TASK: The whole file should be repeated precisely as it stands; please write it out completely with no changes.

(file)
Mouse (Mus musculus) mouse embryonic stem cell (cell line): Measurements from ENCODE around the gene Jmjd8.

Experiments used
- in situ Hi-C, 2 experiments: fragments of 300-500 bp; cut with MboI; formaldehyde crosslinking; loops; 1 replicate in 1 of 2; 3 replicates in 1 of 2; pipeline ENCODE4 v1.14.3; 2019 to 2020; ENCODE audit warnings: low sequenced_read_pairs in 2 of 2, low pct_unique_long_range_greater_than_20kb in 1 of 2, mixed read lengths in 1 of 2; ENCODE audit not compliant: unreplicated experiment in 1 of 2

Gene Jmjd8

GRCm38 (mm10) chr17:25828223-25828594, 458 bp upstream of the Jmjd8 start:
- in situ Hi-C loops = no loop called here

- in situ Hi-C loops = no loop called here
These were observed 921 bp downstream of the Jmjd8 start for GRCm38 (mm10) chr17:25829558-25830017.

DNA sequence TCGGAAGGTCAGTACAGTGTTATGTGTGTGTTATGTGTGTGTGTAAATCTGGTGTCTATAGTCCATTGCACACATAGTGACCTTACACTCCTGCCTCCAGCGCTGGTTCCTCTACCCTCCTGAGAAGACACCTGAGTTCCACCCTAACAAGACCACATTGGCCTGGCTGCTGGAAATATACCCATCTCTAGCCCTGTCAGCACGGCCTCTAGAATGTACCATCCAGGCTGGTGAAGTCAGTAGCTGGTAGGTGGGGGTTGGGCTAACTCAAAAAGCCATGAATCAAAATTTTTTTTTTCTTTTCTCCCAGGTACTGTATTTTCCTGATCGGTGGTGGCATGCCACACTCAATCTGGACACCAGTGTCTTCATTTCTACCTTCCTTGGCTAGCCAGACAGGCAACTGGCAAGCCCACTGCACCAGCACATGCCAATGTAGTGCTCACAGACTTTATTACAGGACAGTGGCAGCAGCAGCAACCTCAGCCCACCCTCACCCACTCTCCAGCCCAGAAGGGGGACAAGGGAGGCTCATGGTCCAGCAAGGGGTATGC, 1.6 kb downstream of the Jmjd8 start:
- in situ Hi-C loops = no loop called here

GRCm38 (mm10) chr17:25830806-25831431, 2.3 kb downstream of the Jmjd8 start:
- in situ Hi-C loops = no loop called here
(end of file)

Mouse (Mus musculus) mouse embryonic stem cell (cell line): Measurements from ENCODE around the gene Jmjd8.

Experiments used
- in situ Hi-C, 2 experiments: fragments of 300-500 bp; cut with MboI; formaldehyde crosslinking; loops; 1 replicate in 1 of 2; 3 replicates in 1 of 2; pipeline ENCODE4 v1.14.3; 2019 to 2020; ENCODE audit warnings: low sequenced_read_pairs in 2 of 2, low pct_unique_long_range_greater_than_20kb in 1 of 2, mixed read lengths in 1 of 2; ENCODE audit not compliant: unreplicated experiment in 1 of 2

Gene Jmjd8

GRCm38 (mm10) chr17:25828223-25828594, 458 bp upstream of the Jmjd8 start:
- in situ Hi-C loops = no loop called here

- in situ Hi-C loops = no loop called here
These were observed 921 bp downstream of the Jmjd8 start for GRCm38 (mm10) chr17:25829558-25830017.

DNA sequence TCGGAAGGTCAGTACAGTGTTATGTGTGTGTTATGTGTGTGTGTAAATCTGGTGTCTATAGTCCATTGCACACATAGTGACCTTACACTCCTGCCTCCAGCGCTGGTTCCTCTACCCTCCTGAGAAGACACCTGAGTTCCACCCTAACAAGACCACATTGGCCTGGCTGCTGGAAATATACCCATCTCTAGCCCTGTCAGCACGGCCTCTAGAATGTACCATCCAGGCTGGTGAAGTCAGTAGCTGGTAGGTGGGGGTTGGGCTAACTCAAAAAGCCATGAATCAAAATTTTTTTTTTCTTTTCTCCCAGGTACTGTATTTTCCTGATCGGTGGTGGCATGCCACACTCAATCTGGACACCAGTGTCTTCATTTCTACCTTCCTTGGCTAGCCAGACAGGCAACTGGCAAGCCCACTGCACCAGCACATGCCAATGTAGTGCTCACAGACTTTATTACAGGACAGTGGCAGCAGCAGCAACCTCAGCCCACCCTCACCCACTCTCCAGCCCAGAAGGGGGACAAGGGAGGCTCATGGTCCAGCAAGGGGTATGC, 1.6 kb downstream of the Jmjd8 start:
- in situ Hi-C loops = no loop called here

GRCm38 (mm10) chr17:25830806-25831431, 2.3 kb downstream of the Jmjd8 start:
- in situ Hi-C loops = no loop called here